ICRI News

Monaco — Ocean acidification poses a growing threat to coastal communities and needs to be on the agenda of any global climate deal, said speakers at a conference hosted by the IAEA this week. The three-day workshop, organized by the IAEA’s International Ocean Acidification Coordination Centre (OA-ICC) and the Scientific Centre of Monaco, aims to determine avenues for bringing ocean acidification forward as a dimension of a future climate deal. The participants are looking at the science of ocean acidification, the effects it has on communities and the actions policy makers can take to address it.

Wakatobi, Indonesia, January 8, 2015 – A few years ago, Sudirman was a fisherman in Wakatobi, Sulawesi. He did not bring home enough income, so he took on part-time jobs.

Today, Sudirman owns a small ecotourism business, providing diving equipment and underwater guided tours for tourists. Life for him and his family is now much better.

“There were times before when we weren’t sure if we had enough food to eat. Now I can afford my children’s education needs, and more,” he said proudly.

November 4, 2014, Tela, Honduras - More than 60 marine conservation leaders from Mexico, Belize, Guatemala and Honduras gathered last week in Tela, Honduras to jointly develop the 2015 Mesoamerican Reef Report Card, which will be released in early 2015. Convened by the Healthy Reefs for Healthy People Initiative (HRI), this collaborative meeting was an opportunity for HRI partners to share regional data, reflect on conservation achievements and identify strategic measurable actions to advance conservation over the next two years.

The world is losing its mangroves at a faster rate than global deforestation, the United Nations revealed today, adding that the destruction of the coastal habitats was costing billions in economic damages and impacting millions of lives.

In a new report launched today at the 16th Global Meeting of the Regional Seas Conventions and Action Plans, held in Athens, Greece, the UN Environment Programme (UNEP) warned that the deforestation of the planet’s mangroves was exceeding average global forest loss by a rate of three to five times, resulting in economic damages of up to $42 billion annually and exposing ecosystems and coastal habitats to an increased risk of devastation from climate change.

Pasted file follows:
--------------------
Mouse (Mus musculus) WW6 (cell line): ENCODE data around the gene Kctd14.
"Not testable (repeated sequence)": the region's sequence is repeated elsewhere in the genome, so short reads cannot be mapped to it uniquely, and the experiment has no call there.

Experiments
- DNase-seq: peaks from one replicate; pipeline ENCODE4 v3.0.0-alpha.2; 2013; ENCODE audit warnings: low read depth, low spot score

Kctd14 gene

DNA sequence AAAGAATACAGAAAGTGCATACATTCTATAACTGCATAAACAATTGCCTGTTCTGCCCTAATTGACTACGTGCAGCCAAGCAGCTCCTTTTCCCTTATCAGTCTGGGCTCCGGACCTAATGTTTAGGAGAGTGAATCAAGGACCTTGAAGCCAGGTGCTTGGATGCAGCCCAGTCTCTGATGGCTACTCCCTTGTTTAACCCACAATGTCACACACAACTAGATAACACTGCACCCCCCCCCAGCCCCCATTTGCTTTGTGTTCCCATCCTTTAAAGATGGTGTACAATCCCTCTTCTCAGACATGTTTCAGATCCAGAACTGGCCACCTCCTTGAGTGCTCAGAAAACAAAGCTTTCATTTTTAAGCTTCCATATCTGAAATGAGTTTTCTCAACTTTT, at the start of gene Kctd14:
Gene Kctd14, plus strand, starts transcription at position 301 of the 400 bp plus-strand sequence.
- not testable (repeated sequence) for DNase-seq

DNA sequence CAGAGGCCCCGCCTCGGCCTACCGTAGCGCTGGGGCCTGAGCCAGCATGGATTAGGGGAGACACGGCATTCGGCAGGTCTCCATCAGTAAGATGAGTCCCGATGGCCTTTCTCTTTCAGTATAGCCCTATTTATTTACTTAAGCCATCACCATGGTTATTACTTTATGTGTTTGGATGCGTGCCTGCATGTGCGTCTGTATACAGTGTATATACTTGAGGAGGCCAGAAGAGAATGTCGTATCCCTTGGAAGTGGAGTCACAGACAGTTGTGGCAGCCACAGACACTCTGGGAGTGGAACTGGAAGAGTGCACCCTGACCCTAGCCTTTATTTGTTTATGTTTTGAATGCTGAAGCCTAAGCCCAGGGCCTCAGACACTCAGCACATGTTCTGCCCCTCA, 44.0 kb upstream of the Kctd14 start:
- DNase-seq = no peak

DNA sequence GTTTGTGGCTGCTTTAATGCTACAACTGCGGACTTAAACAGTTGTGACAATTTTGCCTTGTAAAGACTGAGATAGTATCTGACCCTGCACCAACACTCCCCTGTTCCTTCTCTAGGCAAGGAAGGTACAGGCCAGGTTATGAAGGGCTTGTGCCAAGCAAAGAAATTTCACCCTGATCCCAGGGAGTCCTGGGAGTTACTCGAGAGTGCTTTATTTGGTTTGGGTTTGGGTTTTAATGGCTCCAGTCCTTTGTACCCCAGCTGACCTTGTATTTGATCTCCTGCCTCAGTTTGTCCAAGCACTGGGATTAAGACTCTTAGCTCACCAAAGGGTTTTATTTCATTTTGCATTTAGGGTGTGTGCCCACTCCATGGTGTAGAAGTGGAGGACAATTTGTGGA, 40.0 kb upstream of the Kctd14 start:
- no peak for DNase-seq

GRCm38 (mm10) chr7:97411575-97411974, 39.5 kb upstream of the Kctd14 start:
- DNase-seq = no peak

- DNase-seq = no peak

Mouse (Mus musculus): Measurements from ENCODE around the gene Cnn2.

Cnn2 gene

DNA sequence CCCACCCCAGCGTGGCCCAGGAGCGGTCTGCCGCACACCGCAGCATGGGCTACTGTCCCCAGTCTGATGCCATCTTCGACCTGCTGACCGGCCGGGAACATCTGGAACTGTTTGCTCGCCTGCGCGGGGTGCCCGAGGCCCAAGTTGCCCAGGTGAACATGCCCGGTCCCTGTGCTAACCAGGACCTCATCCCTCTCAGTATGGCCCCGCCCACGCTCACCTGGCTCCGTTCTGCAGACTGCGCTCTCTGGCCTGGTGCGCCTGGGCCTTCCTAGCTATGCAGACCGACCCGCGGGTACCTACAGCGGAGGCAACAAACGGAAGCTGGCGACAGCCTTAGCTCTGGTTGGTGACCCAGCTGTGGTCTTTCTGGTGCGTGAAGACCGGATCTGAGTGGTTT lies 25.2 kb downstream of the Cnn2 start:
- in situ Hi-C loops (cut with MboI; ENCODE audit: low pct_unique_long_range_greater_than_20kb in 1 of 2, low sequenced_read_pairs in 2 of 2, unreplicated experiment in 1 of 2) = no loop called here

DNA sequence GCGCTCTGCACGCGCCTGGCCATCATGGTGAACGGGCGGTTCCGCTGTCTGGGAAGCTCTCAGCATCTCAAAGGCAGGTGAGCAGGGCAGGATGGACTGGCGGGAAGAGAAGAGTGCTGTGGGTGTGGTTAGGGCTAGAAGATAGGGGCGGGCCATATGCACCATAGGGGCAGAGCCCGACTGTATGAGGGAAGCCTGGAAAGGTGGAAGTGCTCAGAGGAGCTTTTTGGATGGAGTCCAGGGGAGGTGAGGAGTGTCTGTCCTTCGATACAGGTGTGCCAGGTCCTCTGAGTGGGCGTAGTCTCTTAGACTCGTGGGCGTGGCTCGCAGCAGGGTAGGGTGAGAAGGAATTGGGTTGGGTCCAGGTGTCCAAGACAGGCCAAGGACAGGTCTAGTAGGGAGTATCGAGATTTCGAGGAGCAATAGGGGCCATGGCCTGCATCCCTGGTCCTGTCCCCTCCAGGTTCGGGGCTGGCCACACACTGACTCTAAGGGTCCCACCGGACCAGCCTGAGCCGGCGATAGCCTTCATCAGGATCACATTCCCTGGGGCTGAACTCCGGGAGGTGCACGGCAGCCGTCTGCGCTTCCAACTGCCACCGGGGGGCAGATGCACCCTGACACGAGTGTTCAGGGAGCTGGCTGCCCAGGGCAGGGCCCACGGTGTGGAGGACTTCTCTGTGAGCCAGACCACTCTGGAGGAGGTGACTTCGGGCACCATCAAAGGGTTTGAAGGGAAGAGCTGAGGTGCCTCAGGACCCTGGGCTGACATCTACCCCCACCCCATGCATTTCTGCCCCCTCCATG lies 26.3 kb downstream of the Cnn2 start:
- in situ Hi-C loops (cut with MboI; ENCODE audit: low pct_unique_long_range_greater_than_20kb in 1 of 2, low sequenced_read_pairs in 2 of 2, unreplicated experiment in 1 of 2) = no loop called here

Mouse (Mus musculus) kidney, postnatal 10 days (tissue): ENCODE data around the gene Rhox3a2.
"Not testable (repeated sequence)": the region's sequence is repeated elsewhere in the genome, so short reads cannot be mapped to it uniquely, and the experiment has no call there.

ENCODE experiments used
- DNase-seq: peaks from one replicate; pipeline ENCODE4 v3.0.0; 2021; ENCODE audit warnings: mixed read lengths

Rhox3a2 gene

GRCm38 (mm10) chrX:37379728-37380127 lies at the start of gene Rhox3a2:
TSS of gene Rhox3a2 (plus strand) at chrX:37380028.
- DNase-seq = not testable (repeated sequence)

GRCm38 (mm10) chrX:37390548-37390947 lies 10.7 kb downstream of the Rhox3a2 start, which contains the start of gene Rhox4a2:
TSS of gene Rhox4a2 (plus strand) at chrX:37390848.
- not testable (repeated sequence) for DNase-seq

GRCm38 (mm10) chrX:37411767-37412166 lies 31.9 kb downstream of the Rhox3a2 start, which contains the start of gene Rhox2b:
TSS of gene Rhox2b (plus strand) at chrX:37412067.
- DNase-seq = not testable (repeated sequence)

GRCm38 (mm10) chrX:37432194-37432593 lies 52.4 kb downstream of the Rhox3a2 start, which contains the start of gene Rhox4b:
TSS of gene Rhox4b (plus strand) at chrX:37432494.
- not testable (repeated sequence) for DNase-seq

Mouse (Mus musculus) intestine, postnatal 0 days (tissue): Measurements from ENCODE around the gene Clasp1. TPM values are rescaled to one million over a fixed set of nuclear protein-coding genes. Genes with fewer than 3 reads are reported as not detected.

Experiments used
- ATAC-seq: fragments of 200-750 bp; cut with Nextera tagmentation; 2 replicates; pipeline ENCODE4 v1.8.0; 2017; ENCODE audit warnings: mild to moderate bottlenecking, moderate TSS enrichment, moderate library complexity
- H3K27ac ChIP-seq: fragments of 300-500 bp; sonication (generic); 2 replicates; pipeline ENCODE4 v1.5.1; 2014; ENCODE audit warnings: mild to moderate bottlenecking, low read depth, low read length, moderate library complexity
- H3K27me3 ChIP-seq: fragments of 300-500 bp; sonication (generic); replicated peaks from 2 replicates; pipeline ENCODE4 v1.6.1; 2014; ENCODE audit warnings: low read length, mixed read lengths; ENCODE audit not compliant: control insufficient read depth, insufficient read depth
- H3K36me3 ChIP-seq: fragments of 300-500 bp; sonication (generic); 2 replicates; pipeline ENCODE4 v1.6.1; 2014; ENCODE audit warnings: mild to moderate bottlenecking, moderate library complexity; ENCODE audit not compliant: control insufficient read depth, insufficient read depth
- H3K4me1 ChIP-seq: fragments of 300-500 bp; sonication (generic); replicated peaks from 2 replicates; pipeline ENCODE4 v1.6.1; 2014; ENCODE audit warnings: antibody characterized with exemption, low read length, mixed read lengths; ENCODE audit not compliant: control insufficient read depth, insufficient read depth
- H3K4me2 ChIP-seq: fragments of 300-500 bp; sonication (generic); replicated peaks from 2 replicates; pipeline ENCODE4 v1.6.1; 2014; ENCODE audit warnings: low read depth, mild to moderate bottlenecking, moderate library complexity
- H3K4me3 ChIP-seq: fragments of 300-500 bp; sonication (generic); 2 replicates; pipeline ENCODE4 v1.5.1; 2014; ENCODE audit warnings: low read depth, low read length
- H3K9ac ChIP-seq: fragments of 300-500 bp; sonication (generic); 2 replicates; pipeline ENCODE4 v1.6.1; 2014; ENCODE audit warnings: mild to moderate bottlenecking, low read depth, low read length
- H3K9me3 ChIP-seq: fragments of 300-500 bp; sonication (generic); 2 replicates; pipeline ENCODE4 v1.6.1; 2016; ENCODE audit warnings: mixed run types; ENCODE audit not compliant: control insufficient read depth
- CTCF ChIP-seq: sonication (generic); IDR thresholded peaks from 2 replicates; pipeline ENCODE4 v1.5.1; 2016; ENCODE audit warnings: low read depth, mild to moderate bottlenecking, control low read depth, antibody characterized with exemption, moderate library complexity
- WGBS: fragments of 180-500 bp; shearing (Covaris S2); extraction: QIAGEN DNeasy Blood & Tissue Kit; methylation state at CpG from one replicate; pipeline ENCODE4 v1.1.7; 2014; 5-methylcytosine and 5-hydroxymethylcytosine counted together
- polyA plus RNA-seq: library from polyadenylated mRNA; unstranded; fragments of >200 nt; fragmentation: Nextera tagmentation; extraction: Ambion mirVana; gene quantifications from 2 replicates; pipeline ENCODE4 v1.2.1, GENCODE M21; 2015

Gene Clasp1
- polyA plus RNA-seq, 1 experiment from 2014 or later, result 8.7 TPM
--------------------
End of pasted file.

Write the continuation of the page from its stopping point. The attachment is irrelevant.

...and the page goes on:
The Secretariat of the UN Convention on Biological Diversity (CBD) has released two reports on "Ecologically or Biological Significant Areas (EBSAs): Special places in the world's oceans," which describe areas that meet EBSA criteria from the Western South Pacific and from the Wider Caribbean and Western Mid-Atlantic. The reports identify ocean areas "that are most crucial to the health functioning of the global marine ecosystem," with the aim of identifying areas in which to focus and prioritize marine conservation and management.

On Sunday 14th September, five species of sharks and two manta ray species received protection under the United Nation’s Convention on International Trade in Endangered Species of Wild Fauna and Flora (CITES) when formal measures to regulate their international trade come into effect.

The five sharks and two manta rays species include Scalloped Hammerhead Shark Sphyrna lewini, Great Hammerhead Shark Sphyrna mokarran, Smooth Hammerhead Shark Sphyrna zygaena, Oceanic Whitetip Shark Carcharinus longimanus, Porbeagle Shark Lamna nasus and manta rays Manta spp.

All the sharks except Porbeagle are caught for their fins, which are exported to East Asia, especially Hong Kong, where they are the key ingredient in sharks-fin soup, an expensive, but popular delicacy.

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